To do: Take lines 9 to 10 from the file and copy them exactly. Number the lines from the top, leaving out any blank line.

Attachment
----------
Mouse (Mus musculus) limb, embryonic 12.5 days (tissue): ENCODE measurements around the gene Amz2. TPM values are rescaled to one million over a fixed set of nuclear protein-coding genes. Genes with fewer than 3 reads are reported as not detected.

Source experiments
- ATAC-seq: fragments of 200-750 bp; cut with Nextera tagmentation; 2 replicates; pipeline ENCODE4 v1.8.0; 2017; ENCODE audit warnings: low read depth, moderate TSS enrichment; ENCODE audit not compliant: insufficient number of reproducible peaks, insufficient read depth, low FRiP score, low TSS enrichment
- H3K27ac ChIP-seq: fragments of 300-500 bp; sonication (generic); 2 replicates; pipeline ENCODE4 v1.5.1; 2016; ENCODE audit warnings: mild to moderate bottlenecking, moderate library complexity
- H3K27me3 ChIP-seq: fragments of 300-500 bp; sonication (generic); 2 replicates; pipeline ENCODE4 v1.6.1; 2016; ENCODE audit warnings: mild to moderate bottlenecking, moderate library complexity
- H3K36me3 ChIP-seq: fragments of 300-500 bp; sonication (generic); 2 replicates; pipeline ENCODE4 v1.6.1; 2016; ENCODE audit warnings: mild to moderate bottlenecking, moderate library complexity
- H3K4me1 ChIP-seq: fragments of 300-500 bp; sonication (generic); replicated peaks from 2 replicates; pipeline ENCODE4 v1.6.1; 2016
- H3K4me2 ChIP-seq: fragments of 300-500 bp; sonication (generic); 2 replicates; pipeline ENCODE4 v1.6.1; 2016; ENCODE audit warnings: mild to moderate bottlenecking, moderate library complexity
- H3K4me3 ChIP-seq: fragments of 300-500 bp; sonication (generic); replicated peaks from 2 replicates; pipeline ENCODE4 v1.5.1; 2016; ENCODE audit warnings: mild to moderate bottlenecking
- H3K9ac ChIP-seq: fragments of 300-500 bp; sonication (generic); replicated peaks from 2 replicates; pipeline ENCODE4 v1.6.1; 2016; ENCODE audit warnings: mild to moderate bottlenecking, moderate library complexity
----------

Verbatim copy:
- H3K4me3 ChIP-seq: fragments of 300-500 bp; sonication (generic); replicated peaks from 2 replicates; pipeline ENCODE4 v1.5.1; 2016; ENCODE audit warnings: mild to moderate bottlenecking
- H3K9ac ChIP-seq: fragments of 300-500 bp; sonication (generic); replicated peaks from 2 replicates; pipeline ENCODE4 v1.6.1; 2016; ENCODE audit warnings: mild to moderate bottlenecking, moderate library complexity